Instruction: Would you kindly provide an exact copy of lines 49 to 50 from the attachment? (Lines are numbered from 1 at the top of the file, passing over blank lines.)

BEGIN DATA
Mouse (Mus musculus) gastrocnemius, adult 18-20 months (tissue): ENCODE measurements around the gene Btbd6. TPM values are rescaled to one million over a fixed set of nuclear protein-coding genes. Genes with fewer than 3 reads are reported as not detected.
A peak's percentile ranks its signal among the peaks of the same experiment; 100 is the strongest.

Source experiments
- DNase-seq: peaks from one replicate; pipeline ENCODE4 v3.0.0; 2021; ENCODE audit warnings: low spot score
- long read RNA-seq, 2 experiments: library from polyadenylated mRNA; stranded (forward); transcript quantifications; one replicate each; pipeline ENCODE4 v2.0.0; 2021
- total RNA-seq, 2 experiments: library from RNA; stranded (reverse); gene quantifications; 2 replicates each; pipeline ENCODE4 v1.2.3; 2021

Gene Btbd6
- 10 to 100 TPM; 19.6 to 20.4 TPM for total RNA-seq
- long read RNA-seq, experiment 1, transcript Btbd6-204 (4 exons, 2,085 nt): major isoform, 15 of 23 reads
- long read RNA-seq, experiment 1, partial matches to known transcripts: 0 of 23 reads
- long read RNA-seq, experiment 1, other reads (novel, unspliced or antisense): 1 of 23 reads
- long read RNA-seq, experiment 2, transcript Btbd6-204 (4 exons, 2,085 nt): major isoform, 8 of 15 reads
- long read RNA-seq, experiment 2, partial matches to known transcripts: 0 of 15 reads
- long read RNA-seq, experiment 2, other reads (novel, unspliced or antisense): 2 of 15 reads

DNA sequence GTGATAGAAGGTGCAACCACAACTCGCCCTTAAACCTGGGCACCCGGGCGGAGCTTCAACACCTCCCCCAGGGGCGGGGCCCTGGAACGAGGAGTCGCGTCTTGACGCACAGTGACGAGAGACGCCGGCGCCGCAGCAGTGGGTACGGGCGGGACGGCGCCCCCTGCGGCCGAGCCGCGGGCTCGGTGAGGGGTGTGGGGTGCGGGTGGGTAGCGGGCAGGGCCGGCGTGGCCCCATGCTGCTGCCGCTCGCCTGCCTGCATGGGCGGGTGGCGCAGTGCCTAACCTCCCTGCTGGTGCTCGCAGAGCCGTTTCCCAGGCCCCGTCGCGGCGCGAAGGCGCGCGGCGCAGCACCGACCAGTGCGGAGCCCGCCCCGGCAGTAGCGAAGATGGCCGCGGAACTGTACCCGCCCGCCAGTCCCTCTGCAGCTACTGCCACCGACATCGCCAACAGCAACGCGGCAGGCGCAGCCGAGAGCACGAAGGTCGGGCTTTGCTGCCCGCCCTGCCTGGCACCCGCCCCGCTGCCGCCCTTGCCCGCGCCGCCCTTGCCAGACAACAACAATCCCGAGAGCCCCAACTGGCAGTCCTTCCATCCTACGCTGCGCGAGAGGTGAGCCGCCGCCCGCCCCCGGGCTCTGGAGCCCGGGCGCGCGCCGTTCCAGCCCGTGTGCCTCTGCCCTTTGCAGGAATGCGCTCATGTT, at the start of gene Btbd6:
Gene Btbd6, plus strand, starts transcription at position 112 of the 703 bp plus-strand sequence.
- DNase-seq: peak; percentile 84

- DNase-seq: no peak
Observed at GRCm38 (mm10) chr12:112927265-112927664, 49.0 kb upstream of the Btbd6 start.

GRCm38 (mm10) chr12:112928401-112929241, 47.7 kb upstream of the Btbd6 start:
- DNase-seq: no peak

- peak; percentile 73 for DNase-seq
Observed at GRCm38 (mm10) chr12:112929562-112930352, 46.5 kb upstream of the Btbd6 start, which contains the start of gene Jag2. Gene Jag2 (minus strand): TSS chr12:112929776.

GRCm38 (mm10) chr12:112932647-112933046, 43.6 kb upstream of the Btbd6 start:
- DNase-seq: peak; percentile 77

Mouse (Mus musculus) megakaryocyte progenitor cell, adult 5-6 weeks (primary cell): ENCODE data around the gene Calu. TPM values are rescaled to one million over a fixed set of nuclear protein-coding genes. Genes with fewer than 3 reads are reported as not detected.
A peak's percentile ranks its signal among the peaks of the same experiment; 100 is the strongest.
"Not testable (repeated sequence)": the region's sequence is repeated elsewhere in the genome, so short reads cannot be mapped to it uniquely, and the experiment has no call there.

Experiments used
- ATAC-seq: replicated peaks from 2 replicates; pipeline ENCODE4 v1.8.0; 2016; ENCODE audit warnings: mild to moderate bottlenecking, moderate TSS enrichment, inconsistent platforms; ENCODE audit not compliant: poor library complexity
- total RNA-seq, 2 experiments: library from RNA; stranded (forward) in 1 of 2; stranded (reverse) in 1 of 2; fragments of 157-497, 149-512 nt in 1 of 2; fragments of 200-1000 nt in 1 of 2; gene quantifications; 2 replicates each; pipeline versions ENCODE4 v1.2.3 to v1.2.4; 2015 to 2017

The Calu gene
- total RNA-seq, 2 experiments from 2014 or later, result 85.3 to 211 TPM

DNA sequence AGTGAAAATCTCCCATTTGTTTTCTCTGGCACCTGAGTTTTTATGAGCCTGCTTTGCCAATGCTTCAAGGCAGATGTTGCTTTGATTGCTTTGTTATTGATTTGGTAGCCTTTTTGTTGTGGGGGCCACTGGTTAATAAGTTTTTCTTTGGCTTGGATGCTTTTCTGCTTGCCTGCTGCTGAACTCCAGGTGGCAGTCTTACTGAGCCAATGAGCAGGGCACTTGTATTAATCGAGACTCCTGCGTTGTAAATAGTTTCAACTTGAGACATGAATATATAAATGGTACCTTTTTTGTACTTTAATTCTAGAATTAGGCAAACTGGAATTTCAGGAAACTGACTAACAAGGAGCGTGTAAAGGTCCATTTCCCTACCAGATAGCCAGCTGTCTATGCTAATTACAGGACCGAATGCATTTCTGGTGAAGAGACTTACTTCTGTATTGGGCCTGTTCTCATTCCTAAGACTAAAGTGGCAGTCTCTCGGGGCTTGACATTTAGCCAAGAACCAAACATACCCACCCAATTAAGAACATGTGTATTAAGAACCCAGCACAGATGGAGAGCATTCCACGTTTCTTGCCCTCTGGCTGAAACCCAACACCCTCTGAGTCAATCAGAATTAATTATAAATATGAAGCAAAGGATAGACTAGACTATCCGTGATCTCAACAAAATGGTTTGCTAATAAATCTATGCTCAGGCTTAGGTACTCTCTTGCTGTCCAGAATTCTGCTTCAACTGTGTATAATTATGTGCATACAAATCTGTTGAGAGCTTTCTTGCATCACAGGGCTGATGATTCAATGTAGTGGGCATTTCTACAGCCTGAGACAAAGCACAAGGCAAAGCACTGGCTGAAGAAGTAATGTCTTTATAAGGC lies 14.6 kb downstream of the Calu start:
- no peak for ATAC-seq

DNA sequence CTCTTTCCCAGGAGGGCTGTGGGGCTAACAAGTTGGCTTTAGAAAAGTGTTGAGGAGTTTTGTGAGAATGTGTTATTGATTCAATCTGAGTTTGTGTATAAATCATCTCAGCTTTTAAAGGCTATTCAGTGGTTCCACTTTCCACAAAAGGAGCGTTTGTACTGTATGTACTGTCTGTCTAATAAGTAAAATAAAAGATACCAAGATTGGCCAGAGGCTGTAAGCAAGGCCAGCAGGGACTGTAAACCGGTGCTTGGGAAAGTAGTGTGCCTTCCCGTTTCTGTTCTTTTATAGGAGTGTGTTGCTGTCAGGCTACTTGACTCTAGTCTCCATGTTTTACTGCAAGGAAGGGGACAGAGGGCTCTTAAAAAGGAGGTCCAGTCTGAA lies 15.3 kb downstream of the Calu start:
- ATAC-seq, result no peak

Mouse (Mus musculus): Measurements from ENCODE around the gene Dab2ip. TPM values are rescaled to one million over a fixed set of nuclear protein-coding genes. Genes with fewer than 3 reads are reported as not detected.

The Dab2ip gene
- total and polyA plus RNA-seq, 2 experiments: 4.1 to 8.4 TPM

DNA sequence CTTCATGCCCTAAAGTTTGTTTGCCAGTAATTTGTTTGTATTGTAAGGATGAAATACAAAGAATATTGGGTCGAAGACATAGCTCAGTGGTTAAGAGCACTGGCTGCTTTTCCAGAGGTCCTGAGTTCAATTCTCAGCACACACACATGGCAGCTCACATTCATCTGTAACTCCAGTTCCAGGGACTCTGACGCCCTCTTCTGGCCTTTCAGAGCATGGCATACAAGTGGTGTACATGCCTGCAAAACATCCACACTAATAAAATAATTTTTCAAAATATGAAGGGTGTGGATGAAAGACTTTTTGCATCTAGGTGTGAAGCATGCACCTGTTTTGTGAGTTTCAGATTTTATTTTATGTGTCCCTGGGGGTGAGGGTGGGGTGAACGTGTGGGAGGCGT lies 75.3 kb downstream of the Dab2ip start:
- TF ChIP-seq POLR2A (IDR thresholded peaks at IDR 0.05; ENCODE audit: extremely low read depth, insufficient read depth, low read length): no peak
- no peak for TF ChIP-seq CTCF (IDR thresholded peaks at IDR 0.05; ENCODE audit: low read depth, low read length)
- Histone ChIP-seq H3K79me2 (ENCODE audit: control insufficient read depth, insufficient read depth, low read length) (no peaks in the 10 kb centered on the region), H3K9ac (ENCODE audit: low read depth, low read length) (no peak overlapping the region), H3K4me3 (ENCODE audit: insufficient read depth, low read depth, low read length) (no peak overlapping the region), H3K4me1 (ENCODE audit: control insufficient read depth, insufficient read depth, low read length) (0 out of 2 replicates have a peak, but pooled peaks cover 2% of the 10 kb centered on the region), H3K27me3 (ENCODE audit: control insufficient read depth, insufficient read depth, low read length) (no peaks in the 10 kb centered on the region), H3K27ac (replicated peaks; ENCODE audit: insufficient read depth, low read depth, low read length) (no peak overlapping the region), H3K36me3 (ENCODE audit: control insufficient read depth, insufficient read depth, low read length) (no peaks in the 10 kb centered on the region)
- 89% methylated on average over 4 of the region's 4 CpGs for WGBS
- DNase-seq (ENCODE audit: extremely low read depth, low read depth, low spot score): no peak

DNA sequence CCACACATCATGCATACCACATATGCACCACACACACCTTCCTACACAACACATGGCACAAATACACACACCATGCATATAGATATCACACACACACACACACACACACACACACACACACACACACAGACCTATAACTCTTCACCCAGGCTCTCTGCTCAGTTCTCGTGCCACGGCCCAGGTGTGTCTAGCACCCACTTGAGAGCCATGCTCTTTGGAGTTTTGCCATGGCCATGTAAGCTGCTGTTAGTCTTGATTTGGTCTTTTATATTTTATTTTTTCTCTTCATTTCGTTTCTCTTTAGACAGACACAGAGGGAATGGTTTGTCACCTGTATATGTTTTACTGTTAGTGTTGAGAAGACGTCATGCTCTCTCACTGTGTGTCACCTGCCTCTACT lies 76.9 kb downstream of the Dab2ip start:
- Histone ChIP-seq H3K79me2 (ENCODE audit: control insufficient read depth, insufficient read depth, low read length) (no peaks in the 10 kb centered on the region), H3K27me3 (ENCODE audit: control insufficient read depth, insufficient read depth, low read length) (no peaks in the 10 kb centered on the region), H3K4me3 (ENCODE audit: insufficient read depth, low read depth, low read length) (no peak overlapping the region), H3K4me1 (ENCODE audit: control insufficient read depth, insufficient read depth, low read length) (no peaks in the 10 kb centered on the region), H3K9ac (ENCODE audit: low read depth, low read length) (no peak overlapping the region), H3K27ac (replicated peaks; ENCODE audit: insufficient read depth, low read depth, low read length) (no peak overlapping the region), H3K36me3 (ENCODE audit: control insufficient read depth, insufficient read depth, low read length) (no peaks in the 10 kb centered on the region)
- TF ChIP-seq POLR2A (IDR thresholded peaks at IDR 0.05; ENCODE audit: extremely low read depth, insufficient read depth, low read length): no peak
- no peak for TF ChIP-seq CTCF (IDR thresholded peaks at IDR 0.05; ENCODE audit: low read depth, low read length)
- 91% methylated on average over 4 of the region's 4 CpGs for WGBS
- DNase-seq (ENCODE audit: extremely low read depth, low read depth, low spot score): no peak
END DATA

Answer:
- TF ChIP-seq POLR2A (IDR thresholded peaks at IDR 0.05; ENCODE audit: extremely low read depth, insufficient read depth, low read length): no peak
- no peak for TF ChIP-seq CTCF (IDR thresholded peaks at IDR 0.05; ENCODE audit: low read depth, low read length)